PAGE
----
An Abbreviated Chart Dig: Late June 1971

Take a sinus infection and then add a strained muscle along the right rib cage. Add six ribs broken long ago that tend to ache in damp weather. Add three days of rain. Ache.

Add one muscle relaxant, diminishing both pain and mental acuity. Grope fuzzily through the early portion of the next morning. Trim the planned blog post from a full examination of the Billboard Hot 100 of the fourth week of June 1971 to highlighting three records selected pretty much blindly. Serve:

At No. 40, we find Paul Humphrey and His Cool Aid Chemists. Their funky instrumental “Cool Aid” peaked at No. 29 and is now making its way back down the chart. Paul Humphrey, says Joel Whitburn in his Top Pop Singles, was a jazz sessions drummer and was also a member of Afrique, the group whose “Soul Makossa” would go to No. 47 in the summer of 1973. Humphrey and his Chemists would have one more record come near the Hot 100. In August 1971, “Funky L.A.” would bubble under at No. 109.

A little further down the chart we find a jaunty bit of pop by Davey Jones that owes a sonic debt, as I hear it, to “Daydream Believer.” As it happens, Jones’ “Rainy Jane” will be the best-performing single by a member of the Monkees who wasn’t named Mike Nesmith. The single sits at No. 69 during the fourth week of June 1971, heading toward its eventual peak at No. 52. (In 1970, Nesmith had two singles that went higher: “Joanne” went to No. 21 and “Silver Moon” went to No. 42. His 1971 release, “Nevada Fighter,” went to No. 71. The third member of the Monkees to have a Hot 100 hit was Mickey Dolenz, whose “Don’t Do It” went to No. 75 in early 1967. Peter Tork never had a Hot 100 single.) “Rainy Jane” turns out to be the last Hot 100 hit for any of the group’s members; later in 1971, Jones’ “I Really Love You” bubbles under at No. 107, and that’s the last chart action for any of the four.

Closer to the bottom of the chart, we find what I think is a treat: The single edit of “Beginnings,” the nearly eight-minute track from Chicago’s first album, Chicago Transit Authority. It’s a treat because the single version was for years unavailable on LP or CD, finally being released (if I read the history correctly) on a 2007 anthology. Forty years ago this week, back when the single was on the chart and in the stores, the record – actually the A side of a double-sided single with “Colour My World” on the B side – was at No. 83 in its first week on the chart. It would eventually peak at No. 7.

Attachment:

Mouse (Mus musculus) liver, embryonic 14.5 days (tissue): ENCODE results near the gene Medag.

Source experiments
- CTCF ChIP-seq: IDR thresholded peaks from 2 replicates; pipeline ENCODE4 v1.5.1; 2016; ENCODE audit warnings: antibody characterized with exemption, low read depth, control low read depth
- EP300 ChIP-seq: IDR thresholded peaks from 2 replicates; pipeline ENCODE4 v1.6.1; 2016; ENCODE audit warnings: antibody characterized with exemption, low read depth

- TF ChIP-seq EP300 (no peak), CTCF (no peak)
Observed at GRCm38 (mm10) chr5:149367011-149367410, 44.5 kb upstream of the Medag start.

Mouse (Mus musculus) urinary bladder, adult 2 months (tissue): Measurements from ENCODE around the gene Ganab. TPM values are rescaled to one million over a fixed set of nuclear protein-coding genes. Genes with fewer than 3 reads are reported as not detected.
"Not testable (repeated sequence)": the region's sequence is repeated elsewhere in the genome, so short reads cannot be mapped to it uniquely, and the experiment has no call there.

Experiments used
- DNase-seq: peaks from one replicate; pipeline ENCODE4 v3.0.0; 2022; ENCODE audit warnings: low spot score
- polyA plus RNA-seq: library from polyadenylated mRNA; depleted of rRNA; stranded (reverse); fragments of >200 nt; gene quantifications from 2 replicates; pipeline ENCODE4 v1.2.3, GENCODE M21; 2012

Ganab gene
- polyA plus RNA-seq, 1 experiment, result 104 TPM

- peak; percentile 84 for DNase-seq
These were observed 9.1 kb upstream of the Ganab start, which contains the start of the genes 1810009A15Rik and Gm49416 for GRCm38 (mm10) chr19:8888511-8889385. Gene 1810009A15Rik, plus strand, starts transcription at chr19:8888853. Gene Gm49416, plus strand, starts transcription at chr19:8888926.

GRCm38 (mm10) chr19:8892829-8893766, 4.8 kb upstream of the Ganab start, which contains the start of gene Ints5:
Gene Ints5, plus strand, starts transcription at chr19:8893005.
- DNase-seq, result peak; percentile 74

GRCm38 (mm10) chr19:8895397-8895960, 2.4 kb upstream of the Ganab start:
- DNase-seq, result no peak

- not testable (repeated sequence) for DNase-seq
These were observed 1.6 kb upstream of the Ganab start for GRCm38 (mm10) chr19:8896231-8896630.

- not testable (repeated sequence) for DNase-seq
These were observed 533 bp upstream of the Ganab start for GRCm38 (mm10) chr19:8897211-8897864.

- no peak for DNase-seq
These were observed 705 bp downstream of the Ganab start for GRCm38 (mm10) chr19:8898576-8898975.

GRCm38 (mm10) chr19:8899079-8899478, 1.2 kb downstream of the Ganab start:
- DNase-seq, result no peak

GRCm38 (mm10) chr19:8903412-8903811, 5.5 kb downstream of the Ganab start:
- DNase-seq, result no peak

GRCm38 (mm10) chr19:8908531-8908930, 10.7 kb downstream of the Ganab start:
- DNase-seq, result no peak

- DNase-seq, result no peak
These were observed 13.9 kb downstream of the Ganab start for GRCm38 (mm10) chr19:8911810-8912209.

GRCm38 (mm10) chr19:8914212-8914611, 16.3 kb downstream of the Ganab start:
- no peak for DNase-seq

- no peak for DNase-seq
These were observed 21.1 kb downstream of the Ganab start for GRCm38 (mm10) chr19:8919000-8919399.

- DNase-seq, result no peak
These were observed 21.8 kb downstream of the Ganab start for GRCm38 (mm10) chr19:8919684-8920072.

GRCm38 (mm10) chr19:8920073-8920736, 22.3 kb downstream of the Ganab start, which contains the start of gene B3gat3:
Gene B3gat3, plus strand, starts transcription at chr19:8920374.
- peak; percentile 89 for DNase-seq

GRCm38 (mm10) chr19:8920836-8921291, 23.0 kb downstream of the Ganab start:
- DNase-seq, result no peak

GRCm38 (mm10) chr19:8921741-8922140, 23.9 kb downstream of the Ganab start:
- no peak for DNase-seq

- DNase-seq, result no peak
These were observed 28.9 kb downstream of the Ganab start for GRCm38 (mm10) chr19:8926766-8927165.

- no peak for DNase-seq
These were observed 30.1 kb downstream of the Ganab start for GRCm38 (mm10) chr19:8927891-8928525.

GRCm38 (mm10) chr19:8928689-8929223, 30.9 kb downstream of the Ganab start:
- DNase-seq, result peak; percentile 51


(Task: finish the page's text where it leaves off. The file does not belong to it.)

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3 Responses to “An Abbreviated Chart Dig: Late June 1971”

  1. Paco Malo says:

    Hope you’re feelin’ better. (yea, I know, song lyrics)

    Funky little tune from Paul Humphrey and His Cool Aid Chemists — thanks. Bye the bye, I love the band name.

    “Colour My World” — Ugh. Haunting memories of the endless play that got so that couples could “slow dance” at parties back then. Thanks for not playing that. I’ve heard that one about a hundred times too often. First radio hit I ever heard from the CTA was “Make Me Smile” — I still love that one.

    Tampa weather: “I wish it would rain.” 😉

  2. porky says:

    Mickey’s “Don’t Do It” got airplay in Chicago. That tune and it’s flip-side “Huff Puff” are sorta cool frat-type rockers ala Sam the Sham (without the soul of course) that were released once the Monkees started storming the charts.

  3. jb says:

    Normally I am a fan of single edits, but to cut the magisterial “Beginnings” by two thirds is a crime. It’s reasonably well-done though, which takes a bit of the curse off.

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